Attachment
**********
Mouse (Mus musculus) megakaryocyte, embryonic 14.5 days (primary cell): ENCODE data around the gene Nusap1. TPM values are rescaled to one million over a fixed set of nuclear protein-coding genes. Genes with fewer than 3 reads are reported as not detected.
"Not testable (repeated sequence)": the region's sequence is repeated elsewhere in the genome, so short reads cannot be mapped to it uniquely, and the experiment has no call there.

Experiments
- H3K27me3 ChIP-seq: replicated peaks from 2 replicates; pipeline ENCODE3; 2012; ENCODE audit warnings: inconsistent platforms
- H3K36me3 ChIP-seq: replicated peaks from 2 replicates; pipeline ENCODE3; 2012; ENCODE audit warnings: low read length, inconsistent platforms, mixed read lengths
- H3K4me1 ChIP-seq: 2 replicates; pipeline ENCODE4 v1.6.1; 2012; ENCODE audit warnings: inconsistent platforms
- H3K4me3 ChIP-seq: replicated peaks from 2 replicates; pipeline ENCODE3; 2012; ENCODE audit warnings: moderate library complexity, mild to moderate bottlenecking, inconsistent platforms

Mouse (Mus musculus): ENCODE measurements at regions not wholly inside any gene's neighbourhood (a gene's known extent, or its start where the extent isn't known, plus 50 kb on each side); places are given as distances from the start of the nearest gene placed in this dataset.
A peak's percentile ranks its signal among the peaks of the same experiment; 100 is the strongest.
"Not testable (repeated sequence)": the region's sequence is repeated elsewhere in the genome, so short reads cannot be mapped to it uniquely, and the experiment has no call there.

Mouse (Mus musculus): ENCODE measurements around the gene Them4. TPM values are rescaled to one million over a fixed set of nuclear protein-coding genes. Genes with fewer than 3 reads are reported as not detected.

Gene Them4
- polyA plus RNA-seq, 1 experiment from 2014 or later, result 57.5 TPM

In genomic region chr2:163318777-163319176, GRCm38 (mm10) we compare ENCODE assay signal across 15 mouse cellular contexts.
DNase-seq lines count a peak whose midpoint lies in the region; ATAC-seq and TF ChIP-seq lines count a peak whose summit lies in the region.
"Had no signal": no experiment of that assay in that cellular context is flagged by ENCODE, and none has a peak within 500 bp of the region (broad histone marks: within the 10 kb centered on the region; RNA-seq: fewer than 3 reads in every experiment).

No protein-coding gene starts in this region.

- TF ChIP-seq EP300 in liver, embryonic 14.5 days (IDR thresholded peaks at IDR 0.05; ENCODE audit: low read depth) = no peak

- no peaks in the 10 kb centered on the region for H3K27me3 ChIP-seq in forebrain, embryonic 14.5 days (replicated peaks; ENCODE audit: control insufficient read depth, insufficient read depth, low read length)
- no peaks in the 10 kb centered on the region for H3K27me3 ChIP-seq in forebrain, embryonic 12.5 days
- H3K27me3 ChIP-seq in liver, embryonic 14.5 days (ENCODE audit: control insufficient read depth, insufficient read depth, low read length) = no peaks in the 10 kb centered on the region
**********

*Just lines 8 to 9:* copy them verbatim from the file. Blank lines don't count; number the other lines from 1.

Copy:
Mouse (Mus musculus): ENCODE measurements at regions not wholly inside any gene's neighbourhood (a gene's known extent, or its start where the extent isn't known, plus 50 kb on each side); places are given as distances from the start of the nearest gene placed in this dataset.
A peak's percentile ranks its signal among the peaks of the same experiment; 100 is the strongest.